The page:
After realizing that my future as a fully self-employed soap maker was not too likely to happen, I looked into what other potential farm based businesses there might be that could involve my love of goats.
Despite having been a vegan most recently, I knew raw milk was a BIG deal for those who believe in it’s nutritive powers. I also knew that those people will pay big bucks for carefully produced raw milk. I knew because I had a friend who did so from a dairy in Minnesota. She wanted to start farming too, but we knew we’d need a bigger pasture base to produce enough milk if we were to become farmer partners. We went on drives in the country together, looking at farms for sale, while using the dashboard to pencil out big plans for our micro-dairy business. We visited a couple nearby farms who were distributing raw milk through private farm share clubs. We talked about operating ours as a private goat club where the members actually owned the goats and we just milked their goats for them. The notebooks full of calculations piled up on my kitchen table: if I had 6 milk goats then I’d have this much milk, and if so many people paid this much per month then….no wait, we’d need 12 goats, and this much refrigeration space and how exactly would we distribute or deliver all of this? There was this nagging feeling that raw milk is technically illegal, and while “power to the people” has always been a part of my core beliefs, and rebelliousness is my second nature, I really did not care for the idea of going to jail over raw milk. We never did anything with our joint farming plan because of this, and for many other reasons.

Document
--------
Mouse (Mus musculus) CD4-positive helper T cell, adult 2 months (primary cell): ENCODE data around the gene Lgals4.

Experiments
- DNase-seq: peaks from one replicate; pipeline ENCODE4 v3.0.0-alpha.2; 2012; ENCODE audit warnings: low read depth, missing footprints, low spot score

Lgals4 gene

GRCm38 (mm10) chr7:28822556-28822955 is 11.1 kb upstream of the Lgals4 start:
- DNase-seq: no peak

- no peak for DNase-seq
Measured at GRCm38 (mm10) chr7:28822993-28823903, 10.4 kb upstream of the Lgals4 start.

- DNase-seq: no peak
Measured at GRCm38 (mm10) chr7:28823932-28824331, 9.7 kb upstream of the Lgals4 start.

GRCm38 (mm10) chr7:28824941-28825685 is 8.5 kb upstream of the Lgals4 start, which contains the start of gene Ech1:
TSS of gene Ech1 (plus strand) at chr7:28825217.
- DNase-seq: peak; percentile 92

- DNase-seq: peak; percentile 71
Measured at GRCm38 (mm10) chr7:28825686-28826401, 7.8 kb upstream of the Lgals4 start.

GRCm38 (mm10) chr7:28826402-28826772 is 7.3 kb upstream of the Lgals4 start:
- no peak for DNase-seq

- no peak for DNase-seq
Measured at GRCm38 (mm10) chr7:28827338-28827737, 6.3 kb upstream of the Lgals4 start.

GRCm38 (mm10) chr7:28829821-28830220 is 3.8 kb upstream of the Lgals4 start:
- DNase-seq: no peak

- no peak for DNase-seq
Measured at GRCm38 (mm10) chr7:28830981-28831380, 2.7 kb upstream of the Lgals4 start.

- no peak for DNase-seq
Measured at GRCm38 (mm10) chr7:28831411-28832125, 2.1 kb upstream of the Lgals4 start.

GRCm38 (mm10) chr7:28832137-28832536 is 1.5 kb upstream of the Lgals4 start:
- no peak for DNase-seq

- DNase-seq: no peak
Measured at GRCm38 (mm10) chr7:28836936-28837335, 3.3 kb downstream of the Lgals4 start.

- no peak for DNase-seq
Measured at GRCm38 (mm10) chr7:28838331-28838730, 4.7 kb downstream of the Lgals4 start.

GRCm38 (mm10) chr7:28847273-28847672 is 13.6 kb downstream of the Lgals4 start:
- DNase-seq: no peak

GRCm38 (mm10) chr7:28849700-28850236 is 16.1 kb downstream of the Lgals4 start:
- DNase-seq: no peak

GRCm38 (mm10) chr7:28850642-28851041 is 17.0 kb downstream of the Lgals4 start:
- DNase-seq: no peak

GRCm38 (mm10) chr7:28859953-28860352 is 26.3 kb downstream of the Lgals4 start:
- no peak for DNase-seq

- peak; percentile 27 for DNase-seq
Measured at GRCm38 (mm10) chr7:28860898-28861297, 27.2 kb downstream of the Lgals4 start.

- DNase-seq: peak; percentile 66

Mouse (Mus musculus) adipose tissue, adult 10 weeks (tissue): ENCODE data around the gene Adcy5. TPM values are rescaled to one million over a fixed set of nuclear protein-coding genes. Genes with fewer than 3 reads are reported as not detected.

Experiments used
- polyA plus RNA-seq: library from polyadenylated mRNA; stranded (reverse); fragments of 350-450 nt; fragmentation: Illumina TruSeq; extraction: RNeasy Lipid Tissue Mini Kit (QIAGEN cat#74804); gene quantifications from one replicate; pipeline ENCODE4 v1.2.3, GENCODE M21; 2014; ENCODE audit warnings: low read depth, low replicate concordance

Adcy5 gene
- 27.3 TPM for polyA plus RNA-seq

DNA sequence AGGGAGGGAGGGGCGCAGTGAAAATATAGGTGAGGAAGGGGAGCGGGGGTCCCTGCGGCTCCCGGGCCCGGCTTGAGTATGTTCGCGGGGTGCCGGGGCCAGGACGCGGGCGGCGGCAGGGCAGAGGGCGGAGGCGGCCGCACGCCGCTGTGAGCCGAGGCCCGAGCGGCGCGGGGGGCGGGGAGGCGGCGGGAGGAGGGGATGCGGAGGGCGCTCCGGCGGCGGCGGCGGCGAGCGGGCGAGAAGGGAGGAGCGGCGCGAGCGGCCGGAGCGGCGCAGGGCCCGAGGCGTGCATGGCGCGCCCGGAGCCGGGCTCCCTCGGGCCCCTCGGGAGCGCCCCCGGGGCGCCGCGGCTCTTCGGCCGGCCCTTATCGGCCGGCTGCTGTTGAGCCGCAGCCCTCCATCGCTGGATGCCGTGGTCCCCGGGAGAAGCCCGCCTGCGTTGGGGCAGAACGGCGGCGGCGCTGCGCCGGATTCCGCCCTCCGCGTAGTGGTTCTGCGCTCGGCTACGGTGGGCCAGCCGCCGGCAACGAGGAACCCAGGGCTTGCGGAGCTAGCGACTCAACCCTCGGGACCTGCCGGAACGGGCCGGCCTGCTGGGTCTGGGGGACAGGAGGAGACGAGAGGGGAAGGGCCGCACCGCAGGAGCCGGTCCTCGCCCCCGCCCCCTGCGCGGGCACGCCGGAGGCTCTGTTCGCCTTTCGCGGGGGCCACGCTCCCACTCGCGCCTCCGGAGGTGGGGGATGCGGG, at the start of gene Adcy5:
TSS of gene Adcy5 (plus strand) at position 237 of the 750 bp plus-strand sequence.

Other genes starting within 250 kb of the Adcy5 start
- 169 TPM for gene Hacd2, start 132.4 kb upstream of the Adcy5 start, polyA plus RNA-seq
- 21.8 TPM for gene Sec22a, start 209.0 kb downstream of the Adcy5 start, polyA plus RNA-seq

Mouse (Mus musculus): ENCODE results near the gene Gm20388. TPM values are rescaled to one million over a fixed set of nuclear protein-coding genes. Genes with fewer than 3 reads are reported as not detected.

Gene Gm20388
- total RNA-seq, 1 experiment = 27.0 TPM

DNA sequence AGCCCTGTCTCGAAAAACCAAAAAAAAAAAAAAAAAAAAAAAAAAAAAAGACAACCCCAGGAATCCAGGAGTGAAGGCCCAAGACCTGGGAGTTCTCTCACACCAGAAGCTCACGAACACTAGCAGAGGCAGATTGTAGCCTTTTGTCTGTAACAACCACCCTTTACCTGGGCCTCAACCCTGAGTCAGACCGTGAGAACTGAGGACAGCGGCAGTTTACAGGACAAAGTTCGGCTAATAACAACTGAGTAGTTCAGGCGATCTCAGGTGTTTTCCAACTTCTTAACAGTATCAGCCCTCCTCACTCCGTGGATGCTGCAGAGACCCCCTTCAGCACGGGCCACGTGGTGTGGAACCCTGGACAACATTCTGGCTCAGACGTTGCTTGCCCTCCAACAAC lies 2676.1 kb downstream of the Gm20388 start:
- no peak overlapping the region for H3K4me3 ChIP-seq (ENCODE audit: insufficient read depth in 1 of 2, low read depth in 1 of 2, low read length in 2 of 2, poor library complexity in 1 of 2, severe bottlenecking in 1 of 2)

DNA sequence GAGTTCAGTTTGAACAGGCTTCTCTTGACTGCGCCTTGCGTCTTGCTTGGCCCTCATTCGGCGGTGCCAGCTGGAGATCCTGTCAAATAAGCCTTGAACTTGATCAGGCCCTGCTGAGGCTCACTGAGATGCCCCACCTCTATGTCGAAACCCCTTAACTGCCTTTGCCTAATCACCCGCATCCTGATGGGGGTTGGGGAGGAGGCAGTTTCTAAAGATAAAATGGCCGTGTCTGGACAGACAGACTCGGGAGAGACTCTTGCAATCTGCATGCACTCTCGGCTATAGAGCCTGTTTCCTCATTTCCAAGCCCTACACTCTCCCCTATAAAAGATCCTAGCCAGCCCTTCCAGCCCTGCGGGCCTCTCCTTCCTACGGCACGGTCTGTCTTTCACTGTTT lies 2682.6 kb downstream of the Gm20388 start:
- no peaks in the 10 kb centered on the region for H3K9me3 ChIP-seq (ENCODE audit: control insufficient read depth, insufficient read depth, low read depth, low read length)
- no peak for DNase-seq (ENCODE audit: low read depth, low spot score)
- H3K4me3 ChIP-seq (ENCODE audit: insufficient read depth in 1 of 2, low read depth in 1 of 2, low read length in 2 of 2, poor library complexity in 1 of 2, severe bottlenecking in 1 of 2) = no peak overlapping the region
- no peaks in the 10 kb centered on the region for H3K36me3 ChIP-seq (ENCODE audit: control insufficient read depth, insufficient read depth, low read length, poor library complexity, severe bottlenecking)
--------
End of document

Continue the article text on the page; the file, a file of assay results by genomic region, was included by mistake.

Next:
I dabbled a bit in distributing clandestine raw dairy products from my goats, just taking donations. I kept track of my farm expenses and I kept selling my soaps, and I kept my day job. There seemed to be no way I could make it into fulltime farming. Goats continued to come into and go out of my life. The first 2 I had were diagnosed with a goat specific virus which causes extremely early-onset arthritis, called CAE. I was heart broken. I bought a pregnant nanny goat and witnessed my first goat delivery shortly there after, which was amazing. She had a girl and a boy. What do you do with a boy goat? I tried to sell him, he was beautifully colored purebred Nubian, but boy goats are everywhere. You can’t milk them, so no one knows what to do with them. This was my second understanding of how the full circle of life on a farm would affect my decisions. I didn’t want to butcher the boy, but I couldn’t just keep every boy kid born either. I had limited space, limited funds….so I gave him to a dear friend who would come and butcher him on the farm. I didn’t eat meat at that point. Not many Americans eat goat, but the more I read about it, I was intrigued, but not ready yet to participate hands on. I was wrestling with my vegan past, but I had a feeling I’d come to embrace meat as part of the farm products I was engaging in. If I wanted milk, there had to be goat babies born, and usually half of the babies will be boys.